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Cityscape: Volume 11 Number 1: Chapter 8


Lessons for the United States From Asian Nations

Volume 11 Number 1

A Note on Data Preparation Procedures for a Nationwide Analysis of Urban Form and Settlement Patterns

Robert N. Renner
Selma Lewis
John I. Carruthers
Gerrit-Jan Knaap

Data Shop

Data Shop, a department of Cityscape, presents short articles or notes on the uses of data in housing and urban research. Through this department, PD&R introduces readers to new and overlooked data sources and to improved techniques in using well-known data. The emphasis is on sources and methods that analysts can use in their own work. Researchers often run into knotty data problems involving data interpretation or manipulation that must be solved before a project can proceed, but they seldom get to focus in detail on the solutions to such problems. If you have an idea for an applied, data-centric note of no more than 3,000 words, please send a one-paragraph abstract to for consideration.

This note is a companion to U.S. Department of Housing and Urban Development Working Papers REP 08-03 and REP 09-03 and, as such, it reiterates some of the discussion contained in those two papers. It expressly describes work that is in progress, which may, and indeed likely will, evolve as the projects move forward. The opinions expressed in this note are those of the authors and do not necessarily reflect the opinions of the U.S. Department of Housing and Urban Development or the U.S. government at large.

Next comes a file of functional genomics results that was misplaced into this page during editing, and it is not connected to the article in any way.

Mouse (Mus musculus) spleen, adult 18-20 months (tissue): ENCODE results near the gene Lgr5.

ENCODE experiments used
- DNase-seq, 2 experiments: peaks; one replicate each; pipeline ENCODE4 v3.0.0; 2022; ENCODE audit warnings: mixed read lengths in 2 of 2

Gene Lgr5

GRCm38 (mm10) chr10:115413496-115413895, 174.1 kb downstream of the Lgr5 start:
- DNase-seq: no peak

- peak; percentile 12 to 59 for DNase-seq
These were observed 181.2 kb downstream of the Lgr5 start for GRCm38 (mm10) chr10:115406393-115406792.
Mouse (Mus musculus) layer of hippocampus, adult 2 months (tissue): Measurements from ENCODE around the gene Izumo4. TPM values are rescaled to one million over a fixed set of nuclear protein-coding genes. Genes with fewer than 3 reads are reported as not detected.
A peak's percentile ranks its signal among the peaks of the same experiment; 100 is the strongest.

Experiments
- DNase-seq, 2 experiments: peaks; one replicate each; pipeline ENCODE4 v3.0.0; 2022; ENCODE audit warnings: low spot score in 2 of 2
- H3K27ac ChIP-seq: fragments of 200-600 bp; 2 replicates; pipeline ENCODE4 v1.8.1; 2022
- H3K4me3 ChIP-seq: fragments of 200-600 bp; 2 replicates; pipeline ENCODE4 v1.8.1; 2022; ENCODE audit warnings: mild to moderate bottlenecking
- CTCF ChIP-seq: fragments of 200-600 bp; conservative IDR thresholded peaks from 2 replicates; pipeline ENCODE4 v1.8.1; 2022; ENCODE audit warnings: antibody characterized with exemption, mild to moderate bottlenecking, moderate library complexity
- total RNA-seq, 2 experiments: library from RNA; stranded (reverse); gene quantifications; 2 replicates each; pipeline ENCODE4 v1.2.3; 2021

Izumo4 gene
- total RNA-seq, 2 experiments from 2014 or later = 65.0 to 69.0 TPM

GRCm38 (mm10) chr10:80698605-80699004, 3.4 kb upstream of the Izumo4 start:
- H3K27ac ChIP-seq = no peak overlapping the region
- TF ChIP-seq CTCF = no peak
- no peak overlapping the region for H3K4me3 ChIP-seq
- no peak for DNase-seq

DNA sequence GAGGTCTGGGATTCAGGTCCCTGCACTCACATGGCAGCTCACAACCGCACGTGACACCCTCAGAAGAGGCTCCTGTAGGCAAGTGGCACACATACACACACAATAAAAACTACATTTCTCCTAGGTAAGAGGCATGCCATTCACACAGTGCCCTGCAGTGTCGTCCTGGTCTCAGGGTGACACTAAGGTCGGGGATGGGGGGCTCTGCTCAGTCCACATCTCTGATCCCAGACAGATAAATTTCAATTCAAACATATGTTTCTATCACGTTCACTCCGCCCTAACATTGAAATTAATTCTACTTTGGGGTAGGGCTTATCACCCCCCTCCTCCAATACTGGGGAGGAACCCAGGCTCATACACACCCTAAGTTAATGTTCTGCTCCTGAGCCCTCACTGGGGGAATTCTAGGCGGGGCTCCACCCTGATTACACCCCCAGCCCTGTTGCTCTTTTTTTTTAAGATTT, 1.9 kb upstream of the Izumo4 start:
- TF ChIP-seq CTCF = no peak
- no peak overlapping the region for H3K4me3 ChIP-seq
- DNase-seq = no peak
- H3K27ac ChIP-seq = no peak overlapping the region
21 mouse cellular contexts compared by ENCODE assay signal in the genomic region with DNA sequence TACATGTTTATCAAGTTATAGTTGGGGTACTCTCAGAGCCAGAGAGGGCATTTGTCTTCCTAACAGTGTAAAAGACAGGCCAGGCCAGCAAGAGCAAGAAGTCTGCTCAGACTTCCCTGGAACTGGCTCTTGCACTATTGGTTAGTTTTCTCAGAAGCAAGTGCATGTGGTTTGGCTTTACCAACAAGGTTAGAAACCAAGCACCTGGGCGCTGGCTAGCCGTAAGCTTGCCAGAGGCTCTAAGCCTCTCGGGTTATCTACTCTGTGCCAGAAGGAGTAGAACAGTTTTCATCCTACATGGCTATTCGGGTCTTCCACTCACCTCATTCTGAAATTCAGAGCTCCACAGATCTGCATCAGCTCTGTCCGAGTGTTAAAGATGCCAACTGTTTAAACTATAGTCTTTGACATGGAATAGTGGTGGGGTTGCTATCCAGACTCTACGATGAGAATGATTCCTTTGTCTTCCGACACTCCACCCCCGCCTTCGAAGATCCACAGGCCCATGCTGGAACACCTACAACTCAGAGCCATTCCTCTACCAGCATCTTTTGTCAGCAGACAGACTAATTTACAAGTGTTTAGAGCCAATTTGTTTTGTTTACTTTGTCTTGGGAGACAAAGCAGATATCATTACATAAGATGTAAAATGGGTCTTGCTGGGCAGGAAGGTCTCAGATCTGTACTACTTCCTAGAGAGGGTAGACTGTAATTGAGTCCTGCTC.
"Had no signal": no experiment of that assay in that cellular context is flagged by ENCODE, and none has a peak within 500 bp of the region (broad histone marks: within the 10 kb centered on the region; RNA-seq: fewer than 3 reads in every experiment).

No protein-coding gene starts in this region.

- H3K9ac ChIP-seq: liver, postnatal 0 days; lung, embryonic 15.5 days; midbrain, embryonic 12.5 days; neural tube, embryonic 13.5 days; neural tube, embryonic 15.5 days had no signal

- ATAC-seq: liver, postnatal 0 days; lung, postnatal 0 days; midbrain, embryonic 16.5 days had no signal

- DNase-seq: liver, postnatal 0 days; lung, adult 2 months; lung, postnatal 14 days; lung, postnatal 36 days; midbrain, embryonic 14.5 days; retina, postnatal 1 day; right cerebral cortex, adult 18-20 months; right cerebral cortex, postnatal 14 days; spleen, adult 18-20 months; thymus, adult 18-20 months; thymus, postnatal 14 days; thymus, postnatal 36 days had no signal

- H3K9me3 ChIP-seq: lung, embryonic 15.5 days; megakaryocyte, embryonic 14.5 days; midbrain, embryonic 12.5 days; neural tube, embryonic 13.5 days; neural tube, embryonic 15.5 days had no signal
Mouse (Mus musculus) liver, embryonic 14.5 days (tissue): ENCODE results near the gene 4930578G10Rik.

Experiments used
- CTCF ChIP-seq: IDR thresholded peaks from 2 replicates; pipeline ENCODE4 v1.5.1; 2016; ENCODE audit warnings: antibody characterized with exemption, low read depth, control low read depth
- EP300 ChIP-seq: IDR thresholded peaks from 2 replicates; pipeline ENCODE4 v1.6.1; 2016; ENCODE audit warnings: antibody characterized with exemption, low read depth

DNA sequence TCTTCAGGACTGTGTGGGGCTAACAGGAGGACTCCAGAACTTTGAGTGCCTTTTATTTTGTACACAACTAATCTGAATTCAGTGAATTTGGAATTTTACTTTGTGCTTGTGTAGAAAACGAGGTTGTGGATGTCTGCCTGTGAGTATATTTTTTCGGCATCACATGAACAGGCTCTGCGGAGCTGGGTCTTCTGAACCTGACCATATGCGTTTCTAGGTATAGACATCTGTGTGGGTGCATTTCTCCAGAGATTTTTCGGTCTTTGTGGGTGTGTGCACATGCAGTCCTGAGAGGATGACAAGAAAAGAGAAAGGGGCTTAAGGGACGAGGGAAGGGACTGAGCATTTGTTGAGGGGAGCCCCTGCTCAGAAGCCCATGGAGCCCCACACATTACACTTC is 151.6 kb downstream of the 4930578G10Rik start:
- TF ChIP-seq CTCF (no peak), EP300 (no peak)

This note outlines in detail the process of preparing data used in studying patterns of urbanization across the United States, using spatial hazard models—a class of durational models often employed in analyzing lifecycles. The note provides a brief overview of spatial hazard models and their application in the analysis of urbanization patterns and continues to describe the collection and processing of settlement point patterns needed for the analysis. Analyzed at the census block group level, data come from (1) a nationwide count of housing units at the census block level in 2006, which the Census Bureau provided to the U.S. Department of Housing and Urban Development; and (2) Census Summary File 3 from the 2000 Census of the population.


image of city buildings